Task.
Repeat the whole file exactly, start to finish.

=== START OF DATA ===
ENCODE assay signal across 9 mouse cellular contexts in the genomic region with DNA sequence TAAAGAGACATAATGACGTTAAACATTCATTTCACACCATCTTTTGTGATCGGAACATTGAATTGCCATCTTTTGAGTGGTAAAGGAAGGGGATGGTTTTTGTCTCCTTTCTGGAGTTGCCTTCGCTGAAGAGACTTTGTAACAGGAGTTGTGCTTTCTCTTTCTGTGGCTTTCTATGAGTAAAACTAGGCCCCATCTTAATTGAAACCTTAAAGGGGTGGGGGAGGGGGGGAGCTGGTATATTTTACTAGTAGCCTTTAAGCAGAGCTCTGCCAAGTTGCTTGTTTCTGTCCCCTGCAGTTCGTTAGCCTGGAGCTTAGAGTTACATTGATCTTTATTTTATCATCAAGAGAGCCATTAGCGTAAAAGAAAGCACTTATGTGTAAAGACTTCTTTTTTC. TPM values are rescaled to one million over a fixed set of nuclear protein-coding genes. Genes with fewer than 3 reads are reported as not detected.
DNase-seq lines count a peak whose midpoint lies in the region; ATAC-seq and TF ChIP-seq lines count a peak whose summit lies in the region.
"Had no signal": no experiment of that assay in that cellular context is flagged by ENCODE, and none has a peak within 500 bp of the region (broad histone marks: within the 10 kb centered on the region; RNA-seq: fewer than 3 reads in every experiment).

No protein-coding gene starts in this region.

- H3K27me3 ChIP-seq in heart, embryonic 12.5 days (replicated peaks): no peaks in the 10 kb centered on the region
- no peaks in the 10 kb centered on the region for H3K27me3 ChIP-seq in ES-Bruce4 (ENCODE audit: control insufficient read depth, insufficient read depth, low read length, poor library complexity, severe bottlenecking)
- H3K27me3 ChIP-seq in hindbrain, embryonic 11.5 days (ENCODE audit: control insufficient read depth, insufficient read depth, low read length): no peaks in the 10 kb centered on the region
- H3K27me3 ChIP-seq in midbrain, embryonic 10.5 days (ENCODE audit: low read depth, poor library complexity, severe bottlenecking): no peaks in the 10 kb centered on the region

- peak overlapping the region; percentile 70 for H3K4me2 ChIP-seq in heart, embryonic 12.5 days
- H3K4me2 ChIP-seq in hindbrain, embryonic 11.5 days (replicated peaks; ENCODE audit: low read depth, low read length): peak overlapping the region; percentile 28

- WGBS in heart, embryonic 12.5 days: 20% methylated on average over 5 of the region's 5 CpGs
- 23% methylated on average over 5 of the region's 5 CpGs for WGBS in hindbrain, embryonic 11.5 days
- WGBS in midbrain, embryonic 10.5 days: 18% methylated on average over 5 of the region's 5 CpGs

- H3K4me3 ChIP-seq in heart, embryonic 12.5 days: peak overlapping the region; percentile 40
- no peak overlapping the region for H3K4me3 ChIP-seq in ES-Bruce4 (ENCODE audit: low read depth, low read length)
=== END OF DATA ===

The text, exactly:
ENCODE assay signal across 9 mouse cellular contexts in the genomic region with DNA sequence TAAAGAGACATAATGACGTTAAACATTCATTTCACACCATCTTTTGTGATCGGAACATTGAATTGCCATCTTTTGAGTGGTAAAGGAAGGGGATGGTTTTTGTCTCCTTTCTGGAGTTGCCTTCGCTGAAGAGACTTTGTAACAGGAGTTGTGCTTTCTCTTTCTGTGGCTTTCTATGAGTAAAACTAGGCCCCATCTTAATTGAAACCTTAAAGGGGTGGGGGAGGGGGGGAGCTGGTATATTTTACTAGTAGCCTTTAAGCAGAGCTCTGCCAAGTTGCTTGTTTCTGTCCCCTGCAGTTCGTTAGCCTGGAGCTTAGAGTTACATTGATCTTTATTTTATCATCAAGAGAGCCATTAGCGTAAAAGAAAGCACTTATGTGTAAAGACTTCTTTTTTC. TPM values are rescaled to one million over a fixed set of nuclear protein-coding genes. Genes with fewer than 3 reads are reported as not detected.
DNase-seq lines count a peak whose midpoint lies in the region; ATAC-seq and TF ChIP-seq lines count a peak whose summit lies in the region.
"Had no signal": no experiment of that assay in that cellular context is flagged by ENCODE, and none has a peak within 500 bp of the region (broad histone marks: within the 10 kb centered on the region; RNA-seq: fewer than 3 reads in every experiment).

No protein-coding gene starts in this region.

- H3K27me3 ChIP-seq in heart, embryonic 12.5 days (replicated peaks): no peaks in the 10 kb centered on the region
- no peaks in the 10 kb centered on the region for H3K27me3 ChIP-seq in ES-Bruce4 (ENCODE audit: control insufficient read depth, insufficient read depth, low read length, poor library complexity, severe bottlenecking)
- H3K27me3 ChIP-seq in hindbrain, embryonic 11.5 days (ENCODE audit: control insufficient read depth, insufficient read depth, low read length): no peaks in the 10 kb centered on the region
- H3K27me3 ChIP-seq in midbrain, embryonic 10.5 days (ENCODE audit: low read depth, poor library complexity, severe bottlenecking): no peaks in the 10 kb centered on the region

- peak overlapping the region; percentile 70 for H3K4me2 ChIP-seq in heart, embryonic 12.5 days
- H3K4me2 ChIP-seq in hindbrain, embryonic 11.5 days (replicated peaks; ENCODE audit: low read depth, low read length): peak overlapping the region; percentile 28

- WGBS in heart, embryonic 12.5 days: 20% methylated on average over 5 of the region's 5 CpGs
- 23% methylated on average over 5 of the region's 5 CpGs for WGBS in hindbrain, embryonic 11.5 days
- WGBS in midbrain, embryonic 10.5 days: 18% methylated on average over 5 of the region's 5 CpGs

- H3K4me3 ChIP-seq in heart, embryonic 12.5 days: peak overlapping the region; percentile 40
- no peak overlapping the region for H3K4me3 ChIP-seq in ES-Bruce4 (ENCODE audit: low read depth, low read length)